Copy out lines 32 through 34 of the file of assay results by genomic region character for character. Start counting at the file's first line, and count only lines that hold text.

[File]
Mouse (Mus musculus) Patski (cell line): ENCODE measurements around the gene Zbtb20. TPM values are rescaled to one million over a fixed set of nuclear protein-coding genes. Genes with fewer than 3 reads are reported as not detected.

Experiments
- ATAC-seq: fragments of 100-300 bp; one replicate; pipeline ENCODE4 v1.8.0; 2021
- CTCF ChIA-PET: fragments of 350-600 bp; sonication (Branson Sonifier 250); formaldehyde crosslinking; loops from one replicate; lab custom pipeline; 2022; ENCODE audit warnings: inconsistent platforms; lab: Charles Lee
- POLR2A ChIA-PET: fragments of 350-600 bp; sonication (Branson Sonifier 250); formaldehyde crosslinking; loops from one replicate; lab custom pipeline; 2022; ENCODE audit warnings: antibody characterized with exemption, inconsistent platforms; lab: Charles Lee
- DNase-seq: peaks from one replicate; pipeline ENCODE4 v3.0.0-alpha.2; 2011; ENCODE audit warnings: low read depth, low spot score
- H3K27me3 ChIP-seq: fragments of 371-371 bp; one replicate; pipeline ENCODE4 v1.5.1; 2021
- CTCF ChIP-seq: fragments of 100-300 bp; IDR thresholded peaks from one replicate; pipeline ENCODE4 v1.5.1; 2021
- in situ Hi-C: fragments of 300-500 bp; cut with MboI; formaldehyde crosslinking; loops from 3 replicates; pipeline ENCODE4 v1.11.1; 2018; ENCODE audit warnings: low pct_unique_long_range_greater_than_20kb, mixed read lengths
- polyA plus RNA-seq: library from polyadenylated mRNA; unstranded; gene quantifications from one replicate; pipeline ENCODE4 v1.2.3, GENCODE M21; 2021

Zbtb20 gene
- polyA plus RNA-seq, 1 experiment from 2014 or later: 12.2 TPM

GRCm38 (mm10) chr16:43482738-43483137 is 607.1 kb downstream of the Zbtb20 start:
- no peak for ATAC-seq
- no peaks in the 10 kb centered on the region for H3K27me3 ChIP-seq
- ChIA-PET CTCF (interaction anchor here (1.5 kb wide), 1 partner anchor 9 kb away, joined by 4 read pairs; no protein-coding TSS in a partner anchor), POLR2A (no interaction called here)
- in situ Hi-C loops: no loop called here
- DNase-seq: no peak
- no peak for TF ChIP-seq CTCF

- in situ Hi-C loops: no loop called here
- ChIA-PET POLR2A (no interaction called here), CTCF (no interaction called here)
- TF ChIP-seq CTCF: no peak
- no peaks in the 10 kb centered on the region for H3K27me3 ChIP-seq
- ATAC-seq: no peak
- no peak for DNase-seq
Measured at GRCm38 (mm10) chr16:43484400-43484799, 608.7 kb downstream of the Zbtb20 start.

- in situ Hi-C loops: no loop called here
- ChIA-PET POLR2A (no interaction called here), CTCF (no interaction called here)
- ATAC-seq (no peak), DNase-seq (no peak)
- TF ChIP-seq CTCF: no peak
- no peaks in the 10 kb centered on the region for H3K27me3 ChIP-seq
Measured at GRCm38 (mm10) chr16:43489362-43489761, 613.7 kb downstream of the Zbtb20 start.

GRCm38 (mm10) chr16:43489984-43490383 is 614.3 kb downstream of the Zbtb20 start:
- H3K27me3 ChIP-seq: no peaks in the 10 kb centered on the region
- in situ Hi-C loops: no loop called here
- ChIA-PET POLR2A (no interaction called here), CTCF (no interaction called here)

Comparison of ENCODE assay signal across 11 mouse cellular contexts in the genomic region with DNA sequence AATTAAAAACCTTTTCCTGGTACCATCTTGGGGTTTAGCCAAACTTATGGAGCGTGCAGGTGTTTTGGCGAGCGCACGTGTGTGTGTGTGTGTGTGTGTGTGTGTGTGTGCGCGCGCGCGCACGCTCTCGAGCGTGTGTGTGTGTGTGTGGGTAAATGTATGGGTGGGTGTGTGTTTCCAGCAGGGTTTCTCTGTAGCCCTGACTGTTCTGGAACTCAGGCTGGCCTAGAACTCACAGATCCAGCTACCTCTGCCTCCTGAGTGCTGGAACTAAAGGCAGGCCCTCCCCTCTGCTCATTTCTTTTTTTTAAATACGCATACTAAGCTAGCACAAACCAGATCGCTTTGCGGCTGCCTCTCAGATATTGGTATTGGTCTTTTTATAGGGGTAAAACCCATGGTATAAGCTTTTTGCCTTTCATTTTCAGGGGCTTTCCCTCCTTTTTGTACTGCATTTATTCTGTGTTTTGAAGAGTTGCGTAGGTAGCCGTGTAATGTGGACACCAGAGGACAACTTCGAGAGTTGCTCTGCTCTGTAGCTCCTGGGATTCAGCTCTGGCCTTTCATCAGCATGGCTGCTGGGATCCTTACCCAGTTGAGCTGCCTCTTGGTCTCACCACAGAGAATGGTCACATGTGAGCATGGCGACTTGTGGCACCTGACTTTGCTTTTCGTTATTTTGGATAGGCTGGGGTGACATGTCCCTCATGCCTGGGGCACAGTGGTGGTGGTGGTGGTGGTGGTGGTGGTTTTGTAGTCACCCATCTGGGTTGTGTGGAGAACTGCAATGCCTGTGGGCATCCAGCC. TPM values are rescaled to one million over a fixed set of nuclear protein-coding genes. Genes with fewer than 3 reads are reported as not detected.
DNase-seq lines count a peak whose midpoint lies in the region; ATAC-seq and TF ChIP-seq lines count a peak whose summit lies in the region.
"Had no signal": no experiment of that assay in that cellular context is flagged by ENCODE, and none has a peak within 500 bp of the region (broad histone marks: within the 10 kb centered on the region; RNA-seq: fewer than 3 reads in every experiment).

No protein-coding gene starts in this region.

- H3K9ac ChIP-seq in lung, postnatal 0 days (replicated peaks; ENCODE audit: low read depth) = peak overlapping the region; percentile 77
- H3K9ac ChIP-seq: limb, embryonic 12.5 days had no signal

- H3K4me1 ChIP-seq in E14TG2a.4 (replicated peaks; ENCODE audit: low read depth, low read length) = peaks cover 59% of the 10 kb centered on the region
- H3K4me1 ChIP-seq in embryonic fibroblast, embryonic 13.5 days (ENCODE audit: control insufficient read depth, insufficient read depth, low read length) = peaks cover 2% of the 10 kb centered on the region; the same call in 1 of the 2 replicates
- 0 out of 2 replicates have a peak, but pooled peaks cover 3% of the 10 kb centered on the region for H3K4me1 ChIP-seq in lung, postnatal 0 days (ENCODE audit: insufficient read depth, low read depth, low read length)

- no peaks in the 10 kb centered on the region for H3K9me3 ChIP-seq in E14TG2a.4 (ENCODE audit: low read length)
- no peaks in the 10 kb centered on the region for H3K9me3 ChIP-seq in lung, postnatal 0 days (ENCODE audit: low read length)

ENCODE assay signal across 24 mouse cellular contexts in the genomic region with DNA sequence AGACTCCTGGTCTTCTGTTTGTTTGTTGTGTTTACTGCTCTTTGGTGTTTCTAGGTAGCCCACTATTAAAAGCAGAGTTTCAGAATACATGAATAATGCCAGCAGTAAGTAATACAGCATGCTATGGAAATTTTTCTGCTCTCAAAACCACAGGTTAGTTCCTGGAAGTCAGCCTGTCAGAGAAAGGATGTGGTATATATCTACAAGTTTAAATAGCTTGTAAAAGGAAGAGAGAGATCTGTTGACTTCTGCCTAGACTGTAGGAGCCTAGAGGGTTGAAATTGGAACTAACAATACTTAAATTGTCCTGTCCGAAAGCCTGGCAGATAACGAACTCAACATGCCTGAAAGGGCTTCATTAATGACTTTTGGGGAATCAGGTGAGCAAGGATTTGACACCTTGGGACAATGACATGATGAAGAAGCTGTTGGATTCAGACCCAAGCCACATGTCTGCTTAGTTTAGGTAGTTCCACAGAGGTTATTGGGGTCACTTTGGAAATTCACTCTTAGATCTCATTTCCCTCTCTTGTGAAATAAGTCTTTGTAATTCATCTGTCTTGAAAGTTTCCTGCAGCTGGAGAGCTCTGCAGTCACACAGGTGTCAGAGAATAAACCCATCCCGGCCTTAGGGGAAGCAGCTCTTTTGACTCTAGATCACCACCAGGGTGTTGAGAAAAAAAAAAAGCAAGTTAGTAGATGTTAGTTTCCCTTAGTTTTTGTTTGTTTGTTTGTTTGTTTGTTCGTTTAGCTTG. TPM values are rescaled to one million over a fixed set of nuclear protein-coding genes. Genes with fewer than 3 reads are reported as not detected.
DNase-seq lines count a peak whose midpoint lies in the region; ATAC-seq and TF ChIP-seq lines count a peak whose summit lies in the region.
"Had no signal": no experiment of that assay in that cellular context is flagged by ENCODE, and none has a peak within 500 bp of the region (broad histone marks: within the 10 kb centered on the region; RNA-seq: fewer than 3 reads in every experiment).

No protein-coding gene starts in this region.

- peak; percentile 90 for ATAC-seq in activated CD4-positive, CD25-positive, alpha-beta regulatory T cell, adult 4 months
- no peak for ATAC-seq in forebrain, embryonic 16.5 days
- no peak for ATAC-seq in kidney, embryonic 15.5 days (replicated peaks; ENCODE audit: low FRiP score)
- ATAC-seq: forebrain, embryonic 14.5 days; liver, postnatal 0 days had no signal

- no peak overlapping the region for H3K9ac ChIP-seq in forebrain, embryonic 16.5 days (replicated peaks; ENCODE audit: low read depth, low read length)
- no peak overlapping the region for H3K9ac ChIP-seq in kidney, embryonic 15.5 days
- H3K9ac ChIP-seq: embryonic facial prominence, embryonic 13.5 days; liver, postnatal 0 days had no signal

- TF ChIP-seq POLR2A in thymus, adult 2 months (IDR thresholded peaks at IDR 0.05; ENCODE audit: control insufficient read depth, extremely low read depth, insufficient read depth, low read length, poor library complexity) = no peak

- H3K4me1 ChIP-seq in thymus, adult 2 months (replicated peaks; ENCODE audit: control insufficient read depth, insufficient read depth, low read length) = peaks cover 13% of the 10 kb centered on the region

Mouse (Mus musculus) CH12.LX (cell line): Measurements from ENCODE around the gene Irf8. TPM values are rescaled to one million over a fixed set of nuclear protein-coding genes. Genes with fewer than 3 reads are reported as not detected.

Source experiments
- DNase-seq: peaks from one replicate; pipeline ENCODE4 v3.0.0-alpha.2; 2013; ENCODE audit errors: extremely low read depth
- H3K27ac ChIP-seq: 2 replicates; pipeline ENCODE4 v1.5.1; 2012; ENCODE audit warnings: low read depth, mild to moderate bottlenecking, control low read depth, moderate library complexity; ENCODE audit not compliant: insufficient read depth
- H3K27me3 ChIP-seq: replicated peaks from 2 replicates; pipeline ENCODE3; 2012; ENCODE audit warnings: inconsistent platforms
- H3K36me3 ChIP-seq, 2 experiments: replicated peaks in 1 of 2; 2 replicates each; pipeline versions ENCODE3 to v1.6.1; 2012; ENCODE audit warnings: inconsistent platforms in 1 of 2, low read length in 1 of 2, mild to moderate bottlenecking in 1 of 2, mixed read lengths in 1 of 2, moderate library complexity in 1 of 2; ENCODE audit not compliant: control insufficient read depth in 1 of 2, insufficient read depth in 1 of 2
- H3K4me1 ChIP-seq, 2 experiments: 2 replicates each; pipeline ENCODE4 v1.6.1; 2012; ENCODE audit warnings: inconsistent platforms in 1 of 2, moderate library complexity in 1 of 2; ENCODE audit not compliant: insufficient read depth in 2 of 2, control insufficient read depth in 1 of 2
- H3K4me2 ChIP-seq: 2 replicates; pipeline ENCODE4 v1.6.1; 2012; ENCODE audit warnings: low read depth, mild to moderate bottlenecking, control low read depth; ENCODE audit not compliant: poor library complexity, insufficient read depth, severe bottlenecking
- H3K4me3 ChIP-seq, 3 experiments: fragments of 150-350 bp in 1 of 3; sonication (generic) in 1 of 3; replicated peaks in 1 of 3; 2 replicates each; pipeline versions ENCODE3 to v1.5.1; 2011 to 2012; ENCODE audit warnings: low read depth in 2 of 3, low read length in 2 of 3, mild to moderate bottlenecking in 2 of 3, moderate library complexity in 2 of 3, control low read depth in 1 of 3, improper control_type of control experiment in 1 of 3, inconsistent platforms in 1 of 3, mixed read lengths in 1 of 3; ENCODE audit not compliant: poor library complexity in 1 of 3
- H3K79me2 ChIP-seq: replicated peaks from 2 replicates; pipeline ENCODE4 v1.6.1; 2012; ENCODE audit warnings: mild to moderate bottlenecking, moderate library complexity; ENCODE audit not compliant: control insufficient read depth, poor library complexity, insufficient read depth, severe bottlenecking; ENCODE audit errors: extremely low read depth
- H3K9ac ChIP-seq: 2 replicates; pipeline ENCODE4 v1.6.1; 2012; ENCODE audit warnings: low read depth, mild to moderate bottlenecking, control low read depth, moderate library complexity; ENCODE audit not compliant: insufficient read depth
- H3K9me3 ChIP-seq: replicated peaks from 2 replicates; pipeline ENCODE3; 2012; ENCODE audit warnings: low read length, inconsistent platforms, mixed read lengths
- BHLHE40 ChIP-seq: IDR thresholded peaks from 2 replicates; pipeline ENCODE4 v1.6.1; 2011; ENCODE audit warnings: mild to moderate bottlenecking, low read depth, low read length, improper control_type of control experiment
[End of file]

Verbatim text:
Measured at GRCm38 (mm10) chr16:43489362-43489761, 613.7 kb downstream of the Zbtb20 start.

GRCm38 (mm10) chr16:43489984-43490383 is 614.3 kb downstream of the Zbtb20 start:
- H3K27me3 ChIP-seq: no peaks in the 10 kb centered on the region